5 March 2005
greatest good you can do for another is not to share your riches but
reveal to him his own."
4 March 2005
telescopes look at radio waves that come from far-away heavenly objects,
just the way visual telescopes look at the ordinary light that comes from
the sky. In 1967, Jocelyn
Bell was an astronomy grad student at Cambridge, operating a radio
telescope. She noticed that intermittently there was fleeting noise in the signal,
and was curious enough and industrious enough to investigate what could be
Within a few months she had
nailed down the source: a radio signal that bleeped very accurately every
3.7 seconds and came from a single point in the sky. No one had any idea
what could be producing the signals. Stars are much too big to do anything
that fast. Bell guessed the signals might be radio beams from an
extraterrestrial civilization, and she whimsically dubbed the source LGM,
for "little green men." More formally, it became known as a pulsar.
Within a year, theorists had
figured out what the source was. All stars collapse violently when they run
out of nuclear fuel. The collapse can create a neutron star. The
entire mass of a star gets shrunk down so itís just a few miles across.
All matter we know of is made of atoms, which are mostly empty space.
Neutron stars are made of neutrons, with all the empty space squeezed out. A
teaspoonful of neutron star stuff weighs a billion tons. Because neutron
stars are so small, they can spin very fast and still not violate Einsteinís
dictum, that nothing can travel faster than the speed of light. The neutron
star that Bell discovered is spinning around every 3.7 seconds, and produces
a radio beacon that sweeps by us once in each revolution.
(Baade and Zwicky actually
had predicted the existence of neutron stars as early as 1934, but their
idea was considered so far out that no one took them seriously enough to
actually look for them in the sky.)
Since 1967, many thousands
of pulsars have been discovered, studied and catalogued. But last
week, came the report of a new
kind of pulsing radio object. It is located near the center of our
galaxy and turns on for 10 minutes out of every 77. It is too powerful to be
a pulsar. What is it? Are there more of them?
3 March 2005
Had I the heavens'
Enwrought with golden and silver light,
The blue and the dim and the dark cloths
Of night and light and the half light,
I would spread the cloths under your feet:
But I, being poor, have only my dreams;
I have spread my dreams under your feet;
Tread softly because you tread on my dreams.
2 March 2005
In Listening for
Lesnick cites a variety of spiritual teachers who have spoken to him,
despite the fact that he is not a "believer" in any traditional
sense. His own eloquent accounts of his experience are frequently as
inspiring as the teachers he cites.
From his introduction:
"My goal is to invite you to try on the spectacles with which I see the
world and ask yourself to what extent they fit you, rather than seek to
prove to you that you cannot responsibly refuse them."
"Much of what I want to write about can be more
accurately evoked than fully described, evoked through images and, indeed,
through silence. Discernment can be aided by silence, and can too easily be
overwhelmed by a tidal wave of discourse."
A citation from Abraham
Heschel, on infusing everyday life with a sense of wonder:
"There is no worship, no music, no love, if we take
for granted the blessings or defeats of living. No routine of the
social, physical, or physiological order must dull our sense of surprise at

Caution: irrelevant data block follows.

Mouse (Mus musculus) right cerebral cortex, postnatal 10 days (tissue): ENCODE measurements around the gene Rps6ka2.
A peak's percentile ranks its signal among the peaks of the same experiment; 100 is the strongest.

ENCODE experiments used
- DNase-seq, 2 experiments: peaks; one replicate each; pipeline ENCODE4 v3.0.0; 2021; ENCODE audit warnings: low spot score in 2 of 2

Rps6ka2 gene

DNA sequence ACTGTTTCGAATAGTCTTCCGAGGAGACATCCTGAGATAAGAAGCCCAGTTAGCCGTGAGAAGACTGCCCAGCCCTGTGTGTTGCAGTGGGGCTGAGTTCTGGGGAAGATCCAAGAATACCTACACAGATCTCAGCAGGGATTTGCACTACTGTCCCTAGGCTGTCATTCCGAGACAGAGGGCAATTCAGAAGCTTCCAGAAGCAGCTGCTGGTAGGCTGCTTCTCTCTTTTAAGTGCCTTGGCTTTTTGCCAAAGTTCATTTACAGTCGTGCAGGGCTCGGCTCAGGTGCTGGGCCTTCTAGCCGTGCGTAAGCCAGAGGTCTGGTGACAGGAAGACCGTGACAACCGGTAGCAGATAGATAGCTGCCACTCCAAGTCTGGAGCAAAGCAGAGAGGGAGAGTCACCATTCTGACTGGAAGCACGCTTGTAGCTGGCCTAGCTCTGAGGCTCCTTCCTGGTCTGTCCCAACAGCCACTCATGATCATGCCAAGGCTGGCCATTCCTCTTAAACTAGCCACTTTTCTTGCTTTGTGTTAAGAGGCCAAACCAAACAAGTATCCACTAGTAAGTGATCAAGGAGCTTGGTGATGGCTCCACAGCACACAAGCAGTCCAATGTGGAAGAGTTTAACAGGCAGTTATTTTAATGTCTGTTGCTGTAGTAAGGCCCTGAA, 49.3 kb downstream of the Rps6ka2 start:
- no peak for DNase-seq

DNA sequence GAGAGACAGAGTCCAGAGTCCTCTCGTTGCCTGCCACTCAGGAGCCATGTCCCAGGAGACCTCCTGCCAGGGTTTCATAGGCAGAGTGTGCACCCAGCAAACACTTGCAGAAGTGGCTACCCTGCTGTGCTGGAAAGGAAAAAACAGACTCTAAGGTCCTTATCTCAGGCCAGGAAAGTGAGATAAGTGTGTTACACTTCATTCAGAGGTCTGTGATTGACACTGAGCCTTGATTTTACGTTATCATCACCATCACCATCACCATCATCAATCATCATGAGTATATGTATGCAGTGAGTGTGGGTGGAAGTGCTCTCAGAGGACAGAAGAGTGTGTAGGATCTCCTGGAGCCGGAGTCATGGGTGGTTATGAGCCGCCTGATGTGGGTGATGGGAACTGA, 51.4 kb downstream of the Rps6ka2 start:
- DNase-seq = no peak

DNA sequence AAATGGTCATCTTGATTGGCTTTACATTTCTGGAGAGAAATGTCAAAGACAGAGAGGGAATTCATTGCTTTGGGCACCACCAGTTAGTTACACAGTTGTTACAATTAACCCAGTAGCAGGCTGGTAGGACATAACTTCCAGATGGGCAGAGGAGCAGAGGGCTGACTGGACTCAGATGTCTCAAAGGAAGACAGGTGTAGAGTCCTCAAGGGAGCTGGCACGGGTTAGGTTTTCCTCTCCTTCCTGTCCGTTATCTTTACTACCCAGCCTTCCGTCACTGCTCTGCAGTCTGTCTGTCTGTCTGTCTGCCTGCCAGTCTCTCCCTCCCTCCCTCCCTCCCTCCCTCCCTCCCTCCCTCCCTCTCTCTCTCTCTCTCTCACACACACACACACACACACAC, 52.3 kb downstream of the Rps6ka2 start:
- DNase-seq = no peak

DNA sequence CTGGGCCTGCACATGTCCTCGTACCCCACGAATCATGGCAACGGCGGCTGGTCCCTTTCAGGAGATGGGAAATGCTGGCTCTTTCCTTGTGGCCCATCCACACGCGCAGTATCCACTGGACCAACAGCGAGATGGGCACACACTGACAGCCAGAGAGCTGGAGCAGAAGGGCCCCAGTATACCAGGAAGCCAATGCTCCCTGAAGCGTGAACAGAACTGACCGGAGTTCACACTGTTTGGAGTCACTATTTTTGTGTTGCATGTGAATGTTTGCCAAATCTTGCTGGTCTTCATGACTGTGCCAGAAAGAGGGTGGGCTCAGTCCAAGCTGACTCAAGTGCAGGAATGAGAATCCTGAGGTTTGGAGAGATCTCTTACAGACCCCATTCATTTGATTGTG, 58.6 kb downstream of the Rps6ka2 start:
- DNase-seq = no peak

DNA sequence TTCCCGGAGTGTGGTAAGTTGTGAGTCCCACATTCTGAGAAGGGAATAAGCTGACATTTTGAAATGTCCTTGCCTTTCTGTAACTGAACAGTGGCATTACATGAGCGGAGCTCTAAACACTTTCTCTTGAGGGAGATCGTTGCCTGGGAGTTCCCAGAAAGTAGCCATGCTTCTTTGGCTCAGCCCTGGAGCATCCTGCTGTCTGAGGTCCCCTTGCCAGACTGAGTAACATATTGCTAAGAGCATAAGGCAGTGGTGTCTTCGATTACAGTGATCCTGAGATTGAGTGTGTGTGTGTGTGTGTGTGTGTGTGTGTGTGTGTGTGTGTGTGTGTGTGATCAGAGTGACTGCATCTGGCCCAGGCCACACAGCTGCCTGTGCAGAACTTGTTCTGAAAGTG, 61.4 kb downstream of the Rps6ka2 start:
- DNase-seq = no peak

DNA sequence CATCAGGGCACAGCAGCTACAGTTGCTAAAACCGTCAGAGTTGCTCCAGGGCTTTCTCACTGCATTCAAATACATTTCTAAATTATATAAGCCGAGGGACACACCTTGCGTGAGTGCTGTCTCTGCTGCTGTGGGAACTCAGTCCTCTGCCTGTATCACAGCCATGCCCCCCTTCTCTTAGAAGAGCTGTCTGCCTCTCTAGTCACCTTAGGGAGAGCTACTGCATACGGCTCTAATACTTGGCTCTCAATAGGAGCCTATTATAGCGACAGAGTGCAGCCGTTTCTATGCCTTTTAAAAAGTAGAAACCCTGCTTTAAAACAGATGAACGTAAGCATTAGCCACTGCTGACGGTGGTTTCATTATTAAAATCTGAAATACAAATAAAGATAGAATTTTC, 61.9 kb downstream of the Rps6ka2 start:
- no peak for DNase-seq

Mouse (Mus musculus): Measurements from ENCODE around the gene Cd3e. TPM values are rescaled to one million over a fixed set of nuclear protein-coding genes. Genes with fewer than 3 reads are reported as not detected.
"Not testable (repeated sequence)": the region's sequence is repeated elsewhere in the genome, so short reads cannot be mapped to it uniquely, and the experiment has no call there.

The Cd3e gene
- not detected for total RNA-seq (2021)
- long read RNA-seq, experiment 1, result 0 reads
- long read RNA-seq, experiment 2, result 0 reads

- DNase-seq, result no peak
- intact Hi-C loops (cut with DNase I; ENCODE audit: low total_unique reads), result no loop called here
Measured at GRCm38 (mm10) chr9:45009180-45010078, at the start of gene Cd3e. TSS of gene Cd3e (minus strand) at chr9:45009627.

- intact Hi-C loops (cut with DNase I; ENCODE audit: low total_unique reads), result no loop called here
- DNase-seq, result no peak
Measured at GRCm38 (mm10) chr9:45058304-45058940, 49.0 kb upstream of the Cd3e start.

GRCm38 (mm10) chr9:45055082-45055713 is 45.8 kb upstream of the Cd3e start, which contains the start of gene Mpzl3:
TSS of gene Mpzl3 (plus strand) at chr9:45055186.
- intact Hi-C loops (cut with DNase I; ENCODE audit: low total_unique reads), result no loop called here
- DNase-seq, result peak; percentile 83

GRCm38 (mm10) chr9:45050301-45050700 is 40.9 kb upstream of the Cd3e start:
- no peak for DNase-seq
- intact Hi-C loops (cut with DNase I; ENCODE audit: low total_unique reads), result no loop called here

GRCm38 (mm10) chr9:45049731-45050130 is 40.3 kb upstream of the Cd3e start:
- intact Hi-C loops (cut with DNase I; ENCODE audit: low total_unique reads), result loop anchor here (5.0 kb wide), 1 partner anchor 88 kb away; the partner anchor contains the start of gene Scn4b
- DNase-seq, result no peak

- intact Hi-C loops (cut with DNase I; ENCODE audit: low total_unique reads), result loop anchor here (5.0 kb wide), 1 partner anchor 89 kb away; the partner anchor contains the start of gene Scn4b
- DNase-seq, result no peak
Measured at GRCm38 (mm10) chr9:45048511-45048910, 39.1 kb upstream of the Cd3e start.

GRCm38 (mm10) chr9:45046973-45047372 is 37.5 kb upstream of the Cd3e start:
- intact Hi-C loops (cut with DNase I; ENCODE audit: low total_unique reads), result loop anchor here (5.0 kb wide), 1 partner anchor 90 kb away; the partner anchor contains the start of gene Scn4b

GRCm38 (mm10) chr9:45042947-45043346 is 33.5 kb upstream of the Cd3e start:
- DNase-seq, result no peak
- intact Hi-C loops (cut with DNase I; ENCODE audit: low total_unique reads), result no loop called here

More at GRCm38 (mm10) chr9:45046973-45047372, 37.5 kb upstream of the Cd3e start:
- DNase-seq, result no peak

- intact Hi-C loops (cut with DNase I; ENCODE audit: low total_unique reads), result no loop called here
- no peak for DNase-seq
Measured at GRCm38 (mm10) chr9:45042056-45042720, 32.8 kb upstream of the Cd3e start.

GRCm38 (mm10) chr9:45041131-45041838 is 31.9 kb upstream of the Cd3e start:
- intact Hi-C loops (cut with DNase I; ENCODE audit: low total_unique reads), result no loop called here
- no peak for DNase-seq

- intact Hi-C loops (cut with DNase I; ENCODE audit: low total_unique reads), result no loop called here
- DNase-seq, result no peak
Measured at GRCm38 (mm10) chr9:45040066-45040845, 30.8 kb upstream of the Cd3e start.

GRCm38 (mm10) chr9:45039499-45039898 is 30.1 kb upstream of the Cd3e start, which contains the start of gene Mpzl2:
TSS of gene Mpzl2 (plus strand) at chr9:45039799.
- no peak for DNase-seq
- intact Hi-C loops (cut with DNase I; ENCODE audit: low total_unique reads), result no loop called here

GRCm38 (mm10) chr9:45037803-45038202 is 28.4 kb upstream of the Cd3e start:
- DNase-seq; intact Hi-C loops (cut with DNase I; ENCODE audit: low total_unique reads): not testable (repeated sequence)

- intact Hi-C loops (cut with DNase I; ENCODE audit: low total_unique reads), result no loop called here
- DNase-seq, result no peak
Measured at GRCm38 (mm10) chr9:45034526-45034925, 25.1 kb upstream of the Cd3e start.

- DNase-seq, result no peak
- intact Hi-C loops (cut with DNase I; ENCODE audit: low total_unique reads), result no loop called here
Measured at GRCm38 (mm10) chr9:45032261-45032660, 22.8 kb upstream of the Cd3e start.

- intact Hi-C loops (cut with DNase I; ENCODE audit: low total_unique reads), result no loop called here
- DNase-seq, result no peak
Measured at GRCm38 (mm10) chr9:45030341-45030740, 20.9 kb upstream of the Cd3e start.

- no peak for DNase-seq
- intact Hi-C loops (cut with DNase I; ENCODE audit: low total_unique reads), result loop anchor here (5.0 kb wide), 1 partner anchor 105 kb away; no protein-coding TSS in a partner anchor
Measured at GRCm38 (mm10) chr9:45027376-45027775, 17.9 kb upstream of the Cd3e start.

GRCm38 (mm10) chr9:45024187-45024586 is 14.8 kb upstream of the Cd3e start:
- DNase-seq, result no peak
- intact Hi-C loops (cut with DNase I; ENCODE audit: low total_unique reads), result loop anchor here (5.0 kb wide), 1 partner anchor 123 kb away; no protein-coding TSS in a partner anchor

the fact that there is a social, physical, or physiological order.
[Our goal is] to experience commonplace deeds as spiritual adventures, to
feel the bidden love and wisdom in all things."
I didn't realize that my
receptiveness to Rabbi Heschel's message was veiled by a hint of pomposity
in its deliverance until I read Vanessa Ochs expressing a
parallel sentiment more directly from her experience: "I knew what the sanctified
life was not. Not a life filled with more rituals, more scrupulously
observed. Not more praying. Not becoming a better person, being
more charitable, more concerned with everyone else's pains.
Sanctifying had something to do with a sense of constant wonder Ė feeling
gratitude and finding significance everywhere, in every action, relationship
1 March 2005
Jane Brody writes on personal
resilience in her Personal
Resilience. Call it what you
will - the ability to weather stresses large and small, to bounce back from
trauma and get on with life, to learn from negative experiences and
translate them into positive ones, to muster the strength and confidence to
change directions when a chosen path becomes blocked or nonproductive....
Being resilient does not mean
a life without risks or adverse conditions but rather learning how to deal
effectively with the inevitable stresses of life....
Children need to learn that
they are capable of finding their way on their own. Parents who are too
quick to take over a task when children cry "I can't do this"...are
less likely to end up with children who can stand on their own two feet...and
cope effectively with unavoidable stresses...
It is possible to learn to be
more resilient at any age: ... Take a chance on change if
jobs, habits or activities you've long pursued are no longer satisfying or
efficient. Change is frightening to people who lack resilience, but those
who try it usually find that they land on their feet, and that fosters
resilience. And if a new path does not seem to be working out well, change
Seek out activities that
elevate your spiritual life and nurture your inner strength: for example,
art, music, literature, religion, meditation, the great outdoors.
28 February 2005
i mean that the blond absence
of any program
except last and always and first to live
makes unimportant what i and you believe;
not for philosophy does this rose give a damn
-e e cummings